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Focusing on the Small Picture

At Michael Saunders & Company, one of our chief responsibilities is to keep clients and customers completely abreast of important trends affecting real estate in our local market areas.  Lately, we’ve noticed a nagging trend that challenges our ability to do this.  That trend is how utterly confusing contradictory media coverage of the housing market must be to buyers and sellers trying to make sense of it all.

Admittedly, local markets in recovery are notorious for sending out mixed signals as they re-establish their stability.  But in real estate one thing is for sure.  One size doesn’t fit all. There really isn’t one national real estate market to speak of.  So before moving ahead with the purchase or sale of a property, buyers and sellers must truly grasp the concept that every real estate market is wholly local and unique unto itself, extremely complex in nature and perhaps even subject to many markets within a market. The media would do well to constantly remind their audiences of this important, game-changing fact.

In relatively short order over just the past six weeks, headlines pertaining to the state of our local real estate market have featured such conflicting statements as:

  • “Home Building in Southwest Florida on the Mend” – July 12

….vs… “Home Construction Sinks to Lowest Level Since October” – July 20

  • “New Home Sales Drop Sharply” – July 21

…vs… “Strong Showing in Area Home Market” – July 23

  • “Housing Market Slows as Buyers Get Picky” – June 17

…vs… “Is a Housing Shortage Looming?” – June 20

Toss in a mixture of starkly contradictory national reports—some even released on the same day—and today’s market seems that much more baffling. Case in point:  Last week CoreLogic reported that May’s home prices increased for the fourth straight month, while the International Monetary Fund warned of a possible double-dip recession for housing. Got that?

So what’s a buyer or seller to do with all this clashing information?

For one thing, put it aside and do your own fact finding.  That way you won’t be hamstrung by one or more contradictory bits of information—much of it generated by the mainstream media—that have planted in the minds of so many consumers the misconception that the U.S. real estate market is uniformly depressed.   Local market trends for Southwest Florida, in fact, bespeak just the opposite condition; of month after month of rising unit sales, of steeply declining inventories and of bottoming prices that now appear to be trending upwards throughout many local segments of our recovering market.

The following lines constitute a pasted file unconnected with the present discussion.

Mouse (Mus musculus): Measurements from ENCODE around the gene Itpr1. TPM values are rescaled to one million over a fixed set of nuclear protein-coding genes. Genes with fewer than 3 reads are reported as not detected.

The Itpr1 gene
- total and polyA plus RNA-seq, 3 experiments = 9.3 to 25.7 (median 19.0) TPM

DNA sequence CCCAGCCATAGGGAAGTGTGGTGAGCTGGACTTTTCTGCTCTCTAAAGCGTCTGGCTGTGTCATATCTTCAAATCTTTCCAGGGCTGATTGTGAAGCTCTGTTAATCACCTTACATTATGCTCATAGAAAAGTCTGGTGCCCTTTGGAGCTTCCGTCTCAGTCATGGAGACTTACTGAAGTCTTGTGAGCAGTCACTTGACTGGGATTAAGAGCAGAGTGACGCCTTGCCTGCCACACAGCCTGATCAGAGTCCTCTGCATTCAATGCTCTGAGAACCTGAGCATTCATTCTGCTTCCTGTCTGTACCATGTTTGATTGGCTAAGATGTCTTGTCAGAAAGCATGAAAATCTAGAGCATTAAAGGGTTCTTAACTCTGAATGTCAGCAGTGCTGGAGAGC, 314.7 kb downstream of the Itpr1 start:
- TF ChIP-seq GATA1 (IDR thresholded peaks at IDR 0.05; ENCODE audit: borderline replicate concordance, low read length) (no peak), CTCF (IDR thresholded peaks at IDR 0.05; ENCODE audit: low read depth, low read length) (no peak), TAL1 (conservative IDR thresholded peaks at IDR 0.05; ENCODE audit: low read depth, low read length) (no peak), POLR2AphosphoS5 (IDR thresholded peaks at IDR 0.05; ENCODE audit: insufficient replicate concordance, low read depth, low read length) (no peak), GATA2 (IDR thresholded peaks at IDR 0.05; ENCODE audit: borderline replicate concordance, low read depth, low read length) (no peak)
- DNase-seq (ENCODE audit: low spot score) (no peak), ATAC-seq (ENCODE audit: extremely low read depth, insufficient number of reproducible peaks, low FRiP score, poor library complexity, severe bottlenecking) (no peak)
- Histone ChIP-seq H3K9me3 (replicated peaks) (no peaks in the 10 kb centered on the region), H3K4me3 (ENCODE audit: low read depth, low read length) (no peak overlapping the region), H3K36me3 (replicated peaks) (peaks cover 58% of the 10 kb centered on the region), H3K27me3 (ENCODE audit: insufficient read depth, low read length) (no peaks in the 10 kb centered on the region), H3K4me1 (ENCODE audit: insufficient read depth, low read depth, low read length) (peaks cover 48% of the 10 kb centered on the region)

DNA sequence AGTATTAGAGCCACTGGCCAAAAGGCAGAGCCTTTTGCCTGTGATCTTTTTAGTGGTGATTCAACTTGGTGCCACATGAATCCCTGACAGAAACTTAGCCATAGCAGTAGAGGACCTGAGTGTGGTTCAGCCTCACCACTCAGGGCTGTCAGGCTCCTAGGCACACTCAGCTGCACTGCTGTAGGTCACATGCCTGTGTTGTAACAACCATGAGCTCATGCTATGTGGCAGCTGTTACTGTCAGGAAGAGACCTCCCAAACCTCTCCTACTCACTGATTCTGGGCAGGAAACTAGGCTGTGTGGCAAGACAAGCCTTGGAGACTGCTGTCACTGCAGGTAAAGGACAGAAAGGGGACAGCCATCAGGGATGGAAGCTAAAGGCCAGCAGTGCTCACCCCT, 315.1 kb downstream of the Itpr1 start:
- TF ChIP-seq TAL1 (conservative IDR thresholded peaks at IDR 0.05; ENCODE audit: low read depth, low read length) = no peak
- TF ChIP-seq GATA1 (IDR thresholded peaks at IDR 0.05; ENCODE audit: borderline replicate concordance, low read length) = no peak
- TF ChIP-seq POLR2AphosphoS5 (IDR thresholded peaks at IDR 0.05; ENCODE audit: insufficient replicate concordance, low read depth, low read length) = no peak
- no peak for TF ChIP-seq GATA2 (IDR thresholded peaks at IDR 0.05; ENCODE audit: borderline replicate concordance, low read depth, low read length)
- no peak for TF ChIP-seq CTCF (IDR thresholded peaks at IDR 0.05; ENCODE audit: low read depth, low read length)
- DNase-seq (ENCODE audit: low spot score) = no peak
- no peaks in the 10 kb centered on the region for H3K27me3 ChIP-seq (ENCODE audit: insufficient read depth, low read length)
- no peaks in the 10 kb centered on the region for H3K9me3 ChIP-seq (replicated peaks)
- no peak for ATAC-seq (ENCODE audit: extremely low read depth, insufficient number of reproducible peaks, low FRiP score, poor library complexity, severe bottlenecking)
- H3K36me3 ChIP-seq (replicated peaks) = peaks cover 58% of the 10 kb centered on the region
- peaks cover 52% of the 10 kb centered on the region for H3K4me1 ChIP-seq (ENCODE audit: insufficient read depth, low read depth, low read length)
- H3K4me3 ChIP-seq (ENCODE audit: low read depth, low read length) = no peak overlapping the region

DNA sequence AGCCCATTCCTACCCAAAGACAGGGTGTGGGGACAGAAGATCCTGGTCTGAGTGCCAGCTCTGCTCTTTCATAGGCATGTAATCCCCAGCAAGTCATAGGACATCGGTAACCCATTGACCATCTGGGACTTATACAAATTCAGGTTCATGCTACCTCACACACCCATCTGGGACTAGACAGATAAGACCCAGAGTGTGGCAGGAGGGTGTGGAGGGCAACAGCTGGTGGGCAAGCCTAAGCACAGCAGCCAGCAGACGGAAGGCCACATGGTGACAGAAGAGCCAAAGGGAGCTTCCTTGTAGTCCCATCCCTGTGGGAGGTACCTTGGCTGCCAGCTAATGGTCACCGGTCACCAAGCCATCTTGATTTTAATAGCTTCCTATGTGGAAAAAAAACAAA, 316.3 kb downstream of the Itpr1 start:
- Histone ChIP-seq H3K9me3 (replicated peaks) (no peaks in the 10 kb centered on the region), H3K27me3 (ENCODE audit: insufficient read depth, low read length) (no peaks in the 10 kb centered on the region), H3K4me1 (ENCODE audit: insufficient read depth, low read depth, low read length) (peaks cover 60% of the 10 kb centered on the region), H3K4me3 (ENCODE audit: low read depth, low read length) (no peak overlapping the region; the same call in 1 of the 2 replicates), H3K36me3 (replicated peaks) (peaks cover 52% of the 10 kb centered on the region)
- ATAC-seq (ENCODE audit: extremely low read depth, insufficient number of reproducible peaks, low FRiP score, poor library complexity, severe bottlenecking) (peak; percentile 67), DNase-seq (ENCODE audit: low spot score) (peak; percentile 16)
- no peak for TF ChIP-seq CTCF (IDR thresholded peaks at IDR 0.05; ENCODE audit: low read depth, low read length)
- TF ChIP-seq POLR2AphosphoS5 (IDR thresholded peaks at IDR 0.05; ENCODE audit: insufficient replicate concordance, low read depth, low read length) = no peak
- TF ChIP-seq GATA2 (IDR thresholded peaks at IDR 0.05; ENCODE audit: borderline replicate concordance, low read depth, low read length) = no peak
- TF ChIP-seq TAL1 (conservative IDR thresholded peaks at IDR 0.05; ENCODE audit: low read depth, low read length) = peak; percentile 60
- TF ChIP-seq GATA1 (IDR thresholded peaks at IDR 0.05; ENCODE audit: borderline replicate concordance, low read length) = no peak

These trends are surprisingly easy to spot using Trendgraphix, the industry’s leading source for unbiased market reports based on actual monthly closed market sales and pendings.  Trendgraphix is an indispensible tool that Michael Saunders & Company places at the instant beck and call of every one of its agents, clients and customers.  Your agent will be glad to help you interpret the latest market conditions for whatever area or price range you may be interested in.  After all why depend on questionable out-of-market sources—or national real estate web sites—when actual recaps of our market’s latest sales trends, each graphically depicted for ease of interpretation, are at your fingertips?

To develop the truest picture of trends in your geographic area of interest may even require drilling down to the neighborhood level.   Though housing prices, like other commodities, are completely dependent on supply and demand; this can fluctuate significantly right down to the neighborhood level.  Based on recent transactions, the number of competitive homes for sale and a host of other intangibles, one neighborhood may actually be appreciating in value while an adjacent one is still experiencing price declines.  That’s how micro a market can be, and why it pays enormous dividends to work with a competent neighborhood professional.

With area home prices at their lowest level in more than a decade, and interest rates among the lowest in history, now is certainly the right time to buy in Southwest Florida; provided your circumstances comfortably permit doing so.  Nationwide sales may have fallen in June by 5.1 percent, but they “soared” in Southwest Florida—according to the Sarasota Herald-Tribune—rising 35 percent in Sarasota-Bradenton and 44 percent in Charlotte County-North Port.

Therein lie all the reasons why it is counterproductive to speak about real estate on any sort of national level.  By focusing too much attention on the big picture, you just might miss the one that really counts.  The small one.

  • User Gravatar Michelle Carter
    July 29th, 2010

    Great post! And so true. Thank you for the reference to our reports. We work in more than 60 markets across the country and barely one of them conforms to national norms. Even within these markets are smaller, micro-markets, that differ from what’s going on regionally. Being able to look at the data from a local, even neighborhood, level is critical.

  • User Gravatar Karen Eastman Bigos
    July 30th, 2010

    Great article and so true. Our market in North Jersey has train line towns doing very well and some neighboring communities struggling with an abundance of inventory and much lower prices/higher taxes. Even in the same counties of NJ the markets have very different stats. The media is writing so many conflicting articles it is hard to know what is true. Thanks for sharing this interesting perspective. I will work on something similar for my market area.

  • User Gravatar Tampa Homes
    August 3rd, 2010

    Everything always comes down to an almost microscopic level. It’s the best way to see what matters – in almost any regard. It can be a difficult task considering that level is affected so directly by the big picture. Very nice article.

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